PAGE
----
MST-188 increases blood flow to extremities, minimizing the effects of the vaso-occlusive crises such as ALI, preventing the onset of tissue death. Research has found that the combination of MST-188+ tPA significantly minimized perfusion injury, which is tissue damage caused when blood supply returns to the tissue after a period of ischemia or lack of oxygen, when compared to the use of tPA alone. The absence of oxygen and nutrients from blood during the ischemic period creates a condition in which the restoration of circulation results in inflammation and oxidative damage through the induction of oxidative stress rather than restoration of normal function. Additionally, the combination of MST-188 + TPA resulted in a statistically significant increase in the time before reocclusion, when compared to the use of tPA alone. MSTX currently plans to initiate a Phase II trial for ALI in Q1 of this year.
MST-188 for Heart Failure
On January 6th, the company announced positive data using MST-188 in adjunctive therapy use in the treatment of Heart Failure. Hani N. Sabbah, Ph.D., Professor of Medicine & Director of Cardiovascular Research at Henry Ford Health System, said:
"These data clearly show that MST-188 improves left ventricular ejection fraction and end-systolic volume, both of which are important indicators of long-term mortality and morbidity in chronic heart failure, with some effects lasting up to 2 weeks post-infusion. The durability of response is very encouraging and merits clinical investigation."
MSTX is formulating a Phase II clinical strategy to develop this potential blockbuster.
Open First EPIC Site Outside the U.S. Q1 '14
Report Biomarker Data from Heart Failure Study Q1 '14
Initiate Phase II Study in Acute Limb Ischemia Q1 '14
Outcome from U.S. Adopted Names Council Review of Unique Designation for Purified Poloxamer 188
Provide Details of Heart Failure Study at Major Medical Conference
Request Orphan Designation for ALI in EU (Received in U.S.) Q2 '14
Announce Clinical Development Strategy in Heart Failure Q2 '14
Initiate Nonclinical POC Study in Resuscitation Q2 '14
The company's net loss for the third quarter of 2013 was $5.3 million, or $0.05 per share (basic and diluted), compared to a net loss of $3.2 million, or $0.07 per share (basic and diluted), for the same period in 2012.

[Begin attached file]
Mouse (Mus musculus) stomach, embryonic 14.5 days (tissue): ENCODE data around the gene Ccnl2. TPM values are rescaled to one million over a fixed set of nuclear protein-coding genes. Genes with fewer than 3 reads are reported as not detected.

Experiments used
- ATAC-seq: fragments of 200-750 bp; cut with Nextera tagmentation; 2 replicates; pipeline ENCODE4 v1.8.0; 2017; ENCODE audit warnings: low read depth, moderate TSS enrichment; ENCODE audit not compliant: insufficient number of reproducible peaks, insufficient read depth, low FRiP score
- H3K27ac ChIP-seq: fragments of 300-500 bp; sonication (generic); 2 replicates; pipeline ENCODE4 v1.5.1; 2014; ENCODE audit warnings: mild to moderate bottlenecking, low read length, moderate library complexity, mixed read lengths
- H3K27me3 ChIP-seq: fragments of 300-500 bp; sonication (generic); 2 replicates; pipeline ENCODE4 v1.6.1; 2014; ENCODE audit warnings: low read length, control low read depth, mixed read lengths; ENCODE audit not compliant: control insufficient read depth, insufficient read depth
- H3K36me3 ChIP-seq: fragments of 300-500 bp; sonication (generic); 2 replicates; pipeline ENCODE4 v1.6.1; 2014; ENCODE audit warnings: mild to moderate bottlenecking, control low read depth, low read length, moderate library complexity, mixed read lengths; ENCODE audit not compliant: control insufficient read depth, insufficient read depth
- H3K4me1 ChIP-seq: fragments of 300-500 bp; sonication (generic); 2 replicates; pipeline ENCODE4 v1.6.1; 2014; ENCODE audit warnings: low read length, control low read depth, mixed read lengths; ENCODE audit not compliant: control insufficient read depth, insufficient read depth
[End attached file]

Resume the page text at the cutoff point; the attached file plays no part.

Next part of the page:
Research and development (R&D) expenses for the third quarter of 2013 were $3.1 million, an increase of $1.4 million, or 87%, compared to $1.7 million for the same period in 2012. The increase was primarily due to increases of $1.3 million in external clinical study fees and expenses and $0.1 million in external nonclinical study fees and expenses, related primarily to EPIC, the Company's phase 3 study of MST-188 in sickle cell disease.
Selling, general and administrative (SG&A) expenses for the third quarter of 2013 were $2.2 million, an increase of $0.4 million, or 19%, compared to $1.8 million for the same period in 2012. The increase resulted primarily from an increase in consulting fees and legal expenses.
Year-to-Date Operating Results
The company's net loss for the nine months ended September 30, 2013 was $15.8 million, or $0.23 per share (basic and diluted), compared to a net loss of $11.6 million, or $0.24 per share (basic and diluted), for the same period in 2012.
R&D expenses for the nine months ended September 30, 2013 were $9.4 million, an increase of $3.4 million, or 57%, compared to $6.0 million for the same period in 2012. The increase was primarily due to increases of $5.0 million in external clinical study fees and expenses, $0.2 million in personnel costs and $0.1 million in share-based compensation expense, offset by a $1.9 million decrease in external nonclinical study fees and expenses. The increase in external clinical study fees and expenses was primarily related to EPIC and the thorough QT/QTc study of MST-188. The decrease in external nonclinical study fees and expenses resulted primarily from a decrease in research-related manufacturing activities for ANX-514, which the company discontinued during 2012.
SG&A expenses for the nine months ended September 30, 2013 were $6.4 million, an increase of $0.7 million, or 11%, compared to $5.7 million for the same period in 2012. The increase resulted primarily from an increase in consulting fees and legal expenses.
Balance Sheet Highlights
As of September 30, 2013, the company had cash, cash equivalents and investment securities totaling $49.4 million. Stockholders' equity amounted to $53.1 million as of September 30, 2013.
For investors looking to invest in the next biotech company poised to produce significant short term returns due to upcoming catalysts, Mast Therapeutics provides an attractive speculative pick for potentially high returns. The company is the biggest hope for Sickle cell sufferers. (it is the most developed drug to potentially hit the market)
The company is undervalued with their potential pipeline due to their innovative drug. This is why I give the company a short term target of $2.00 per share for 2014 and a target of $5.00 for 2015. This represents over 100% return for 2014 and over 500% for 2015. (Keep in mind that negative phase 3 results could result in huge losses)
Disclosure: I am long MSTX. I wrote this article myself, and it expresses my own opinions. I am not receiving compensation for it (other than from Seeking Alpha). I have no business relationship with any company whose stock is mentioned in this article.